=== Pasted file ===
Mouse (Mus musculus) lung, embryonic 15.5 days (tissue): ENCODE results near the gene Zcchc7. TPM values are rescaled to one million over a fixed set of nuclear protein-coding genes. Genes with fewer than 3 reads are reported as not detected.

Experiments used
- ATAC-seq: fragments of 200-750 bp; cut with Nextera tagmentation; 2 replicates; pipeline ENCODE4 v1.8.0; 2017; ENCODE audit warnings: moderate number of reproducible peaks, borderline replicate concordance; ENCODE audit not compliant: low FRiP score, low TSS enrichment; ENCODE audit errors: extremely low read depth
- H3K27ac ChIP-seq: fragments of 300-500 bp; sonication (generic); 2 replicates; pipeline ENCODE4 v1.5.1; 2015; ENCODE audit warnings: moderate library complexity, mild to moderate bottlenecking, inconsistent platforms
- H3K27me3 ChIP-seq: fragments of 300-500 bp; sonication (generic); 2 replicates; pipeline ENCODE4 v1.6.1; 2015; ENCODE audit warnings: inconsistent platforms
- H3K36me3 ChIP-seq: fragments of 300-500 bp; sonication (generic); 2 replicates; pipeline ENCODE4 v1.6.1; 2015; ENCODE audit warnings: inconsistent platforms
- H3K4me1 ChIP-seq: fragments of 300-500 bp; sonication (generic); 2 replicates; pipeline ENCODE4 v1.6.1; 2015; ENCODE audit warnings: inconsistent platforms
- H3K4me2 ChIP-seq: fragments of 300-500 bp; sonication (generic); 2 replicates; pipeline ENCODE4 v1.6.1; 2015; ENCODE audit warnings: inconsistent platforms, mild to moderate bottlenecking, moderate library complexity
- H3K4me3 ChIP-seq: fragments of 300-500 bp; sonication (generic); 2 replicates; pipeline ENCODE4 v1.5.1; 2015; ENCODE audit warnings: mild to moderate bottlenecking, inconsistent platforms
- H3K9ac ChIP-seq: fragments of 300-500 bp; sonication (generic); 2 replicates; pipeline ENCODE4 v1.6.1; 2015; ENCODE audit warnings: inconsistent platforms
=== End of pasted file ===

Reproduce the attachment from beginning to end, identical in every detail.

Mouse (Mus musculus) lung, embryonic 15.5 days (tissue): ENCODE results near the gene Zcchc7. TPM values are rescaled to one million over a fixed set of nuclear protein-coding genes. Genes with fewer than 3 reads are reported as not detected.

Experiments used
- ATAC-seq: fragments of 200-750 bp; cut with Nextera tagmentation; 2 replicates; pipeline ENCODE4 v1.8.0; 2017; ENCODE audit warnings: moderate number of reproducible peaks, borderline replicate concordance; ENCODE audit not compliant: low FRiP score, low TSS enrichment; ENCODE audit errors: extremely low read depth
- H3K27ac ChIP-seq: fragments of 300-500 bp; sonication (generic); 2 replicates; pipeline ENCODE4 v1.5.1; 2015; ENCODE audit warnings: moderate library complexity, mild to moderate bottlenecking, inconsistent platforms
- H3K27me3 ChIP-seq: fragments of 300-500 bp; sonication (generic); 2 replicates; pipeline ENCODE4 v1.6.1; 2015; ENCODE audit warnings: inconsistent platforms
- H3K36me3 ChIP-seq: fragments of 300-500 bp; sonication (generic); 2 replicates; pipeline ENCODE4 v1.6.1; 2015; ENCODE audit warnings: inconsistent platforms
- H3K4me1 ChIP-seq: fragments of 300-500 bp; sonication (generic); 2 replicates; pipeline ENCODE4 v1.6.1; 2015; ENCODE audit warnings: inconsistent platforms
- H3K4me2 ChIP-seq: fragments of 300-500 bp; sonication (generic); 2 replicates; pipeline ENCODE4 v1.6.1; 2015; ENCODE audit warnings: inconsistent platforms, mild to moderate bottlenecking, moderate library complexity
- H3K4me3 ChIP-seq: fragments of 300-500 bp; sonication (generic); 2 replicates; pipeline ENCODE4 v1.5.1; 2015; ENCODE audit warnings: mild to moderate bottlenecking, inconsistent platforms
- H3K9ac ChIP-seq: fragments of 300-500 bp; sonication (generic); 2 replicates; pipeline ENCODE4 v1.6.1; 2015; ENCODE audit warnings: inconsistent platforms